At the end of 2019, sub-Saharan Africa’s prospects for the year and decade ahead were exceptionally bright. While economic growth was moderating in other regions, the International Monetary Fund expected sub-Saharan Africa’s growth to accelerate to 3.6 percent in 2020 and 4.2 percent by 2024.

But the Covid-19 pandemic quickly upended those projections—the regional economy is now expected to slip into its first recession in 25 years, with the World Bank forecasting that the economy will contract by between 2.1 and 5.1 percent this year.

Like the rest of the world, Africa faces a daunting period of uncertainty. While Covid-19 is primarily a healthcare crisis, the continent is bracing for widespread job losses as the pandemic takes its toll on the economy, hurting small businesses in particular. Unlike the U.S., many African governments have little firepower for stimulus measures that support healthcare systems, jobs and livelihoods.

Through this wide-angle lens, Africa’s short- and medium-term outlook has clouded significantly.

However, the continent holds a number of advantages over other regions in the fight against Covid-19.

For one, African governments were quicker than most to close their borders and announce life-saving national lockdowns. State leaders have recognized the importance of decisive action, having learned from other countries that are further ahead on the pandemic curve.

South Africa’s President, Cyril Ramaphosa, announced a strict nationwide lockdown on March 23, when there were only 402 cases in the country. The lockdown, now extended, has helped to slow the spread of the virus and has forced citizens to take it more seriously.

Most African countries have taken a similar approach, including Nigeria, which is Africa’s most populous nation, and Kenya, the largest economy in East Africa. Lockdowns have generally been extended, although some states, including Ghana, have already lifted theirs in an effort to minimize economic fallout, saying they have adequately prepared their healthcare systems for the anticipated rise in cases.

Lockdowns and social-distancing measures have bought African countries more time to prepare their health and economic responses to the pandemic. National budgets are being revised and governments are in talks with lenders to restructure debts and free up additional funding.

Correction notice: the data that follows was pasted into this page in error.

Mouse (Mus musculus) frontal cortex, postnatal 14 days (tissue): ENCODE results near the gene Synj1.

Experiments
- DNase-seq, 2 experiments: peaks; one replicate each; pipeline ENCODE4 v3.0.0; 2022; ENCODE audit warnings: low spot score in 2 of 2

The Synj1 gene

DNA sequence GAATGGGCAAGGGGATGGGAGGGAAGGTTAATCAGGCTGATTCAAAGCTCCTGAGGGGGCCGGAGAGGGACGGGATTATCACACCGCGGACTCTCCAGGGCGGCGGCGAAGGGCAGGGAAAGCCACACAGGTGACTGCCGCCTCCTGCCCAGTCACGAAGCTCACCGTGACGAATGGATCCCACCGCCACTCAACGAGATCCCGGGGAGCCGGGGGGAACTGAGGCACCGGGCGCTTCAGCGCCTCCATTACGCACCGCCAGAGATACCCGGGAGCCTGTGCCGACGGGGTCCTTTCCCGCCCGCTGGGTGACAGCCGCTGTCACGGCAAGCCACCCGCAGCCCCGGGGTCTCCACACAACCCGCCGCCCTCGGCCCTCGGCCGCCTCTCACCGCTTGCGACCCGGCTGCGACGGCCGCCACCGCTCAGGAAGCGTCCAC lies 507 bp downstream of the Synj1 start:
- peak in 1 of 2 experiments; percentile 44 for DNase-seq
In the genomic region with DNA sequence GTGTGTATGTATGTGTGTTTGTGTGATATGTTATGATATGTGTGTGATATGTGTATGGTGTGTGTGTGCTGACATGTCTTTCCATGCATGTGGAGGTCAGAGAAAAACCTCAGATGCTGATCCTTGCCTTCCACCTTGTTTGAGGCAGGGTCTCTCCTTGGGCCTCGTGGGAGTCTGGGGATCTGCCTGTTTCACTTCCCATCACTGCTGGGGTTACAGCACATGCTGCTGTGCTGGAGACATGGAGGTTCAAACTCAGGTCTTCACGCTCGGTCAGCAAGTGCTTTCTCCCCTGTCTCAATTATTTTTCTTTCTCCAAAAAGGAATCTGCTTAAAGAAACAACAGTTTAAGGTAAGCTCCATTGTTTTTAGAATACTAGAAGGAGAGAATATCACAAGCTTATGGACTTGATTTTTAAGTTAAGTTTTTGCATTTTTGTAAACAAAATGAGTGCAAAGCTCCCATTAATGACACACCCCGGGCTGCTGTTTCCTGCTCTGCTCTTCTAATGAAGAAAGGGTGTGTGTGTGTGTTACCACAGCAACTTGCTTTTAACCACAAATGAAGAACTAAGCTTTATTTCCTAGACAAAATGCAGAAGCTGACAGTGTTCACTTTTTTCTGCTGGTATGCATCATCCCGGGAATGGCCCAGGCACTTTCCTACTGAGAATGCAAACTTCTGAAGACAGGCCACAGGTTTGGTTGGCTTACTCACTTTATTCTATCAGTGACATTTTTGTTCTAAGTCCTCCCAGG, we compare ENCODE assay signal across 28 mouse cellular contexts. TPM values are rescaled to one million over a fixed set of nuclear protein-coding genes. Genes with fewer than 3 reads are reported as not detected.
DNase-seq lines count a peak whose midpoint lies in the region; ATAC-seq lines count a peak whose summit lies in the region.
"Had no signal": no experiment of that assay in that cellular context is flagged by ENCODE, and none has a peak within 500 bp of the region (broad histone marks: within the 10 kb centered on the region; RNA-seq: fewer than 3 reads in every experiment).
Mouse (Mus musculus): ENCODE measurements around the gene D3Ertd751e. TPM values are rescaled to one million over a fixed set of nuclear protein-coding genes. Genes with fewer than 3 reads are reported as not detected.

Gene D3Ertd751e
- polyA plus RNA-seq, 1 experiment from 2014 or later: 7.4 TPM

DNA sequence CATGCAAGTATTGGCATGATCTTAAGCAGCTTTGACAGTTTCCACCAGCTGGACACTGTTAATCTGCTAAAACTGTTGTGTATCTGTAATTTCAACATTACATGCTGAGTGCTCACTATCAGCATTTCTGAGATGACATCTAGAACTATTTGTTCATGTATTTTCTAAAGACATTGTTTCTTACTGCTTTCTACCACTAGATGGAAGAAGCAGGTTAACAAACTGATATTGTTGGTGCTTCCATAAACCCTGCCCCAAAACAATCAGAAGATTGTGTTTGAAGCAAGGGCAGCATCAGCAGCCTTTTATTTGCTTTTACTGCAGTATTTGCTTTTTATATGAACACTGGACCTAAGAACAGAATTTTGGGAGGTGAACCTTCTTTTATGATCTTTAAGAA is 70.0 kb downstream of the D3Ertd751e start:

Meanwhile, many African health authorities are already well-versed in dealing with infectious diseases. The Ebola outbreak that swept through West Africa in 2014 has taught authorities valuable lessons about early detection, screening and testing, as well as the need for collaboration between neighboring countries.

In the wake of the Ebola epidemic, the World Bank secured about $600 million to launch the Regional Disease Surveillance Systems Enhancement Project to bolster health and disease-surveillance systems across 16 West and Central African nations. These initiatives will certainly help the continent in the months ahead.

Although governments are generally cash-strapped, large companies, high-net-worth individuals and civil society organizations have contributed significantly toward preparation and relief efforts.

In South Africa, President Ramaphosa launched the Solidarity Fund in late March. Numerous executives in both the public and private sectors are donating a third of their salaries to the fund, which has so far raised more than R2.3bn ($121m).

Separately, wealthy South African families including the Rupert, Oppenheimer and Motsepe families have each made pledges of at least R1 billion to assist small businesses and workers affected by the pandemic.

There are similar examples across the continent. For Example, Nigerian billionaire Aliko Dangote has reportedly donated 2-billion naira ($5.2m) toward the West African country’s fight against Covid-19.

The private sector, in general, is certainly playing its part. Banking groups are providing loan repayment holidays to small businesses and other vulnerable customers, and many are contributing funds toward relief programs.

In Kenya, telecommunications group Safaricom is waiving transaction fees on its ubiquitous M-Pesa mobile-money service partly to discourage cash payments. The company is also using its network of some 176,000 agents to distribute personal protective equipment and sanitizers.

At the same time, beverage companies are using their facilities to make hand sanitizers, while retailers are piloting click-and-collect drive-through services to keep customers and employees safe.

While it is still early days, it is hoped that the decisive measures taken by local authorities will continue to "flatten the curve" and curb the spread of the virus.

The actions that governments, NGOs and businesses are taking during this time of crisis will undoubtedly shape their reputations for years to come.

The South African government—a serial underperformer in the trust arena, according to Edelman data—has been lauded for its decisiveness and transparency in the early days of Covid-19. Many businesses too have rekindled trust by acting with all stakeholders in mind. Further, this cooperation between business, the government and NGOs is unprecedented, and will hopefully endure long after the pandemic.

Jordan Rittenberry is CEO of Edelman’s Africa operations.

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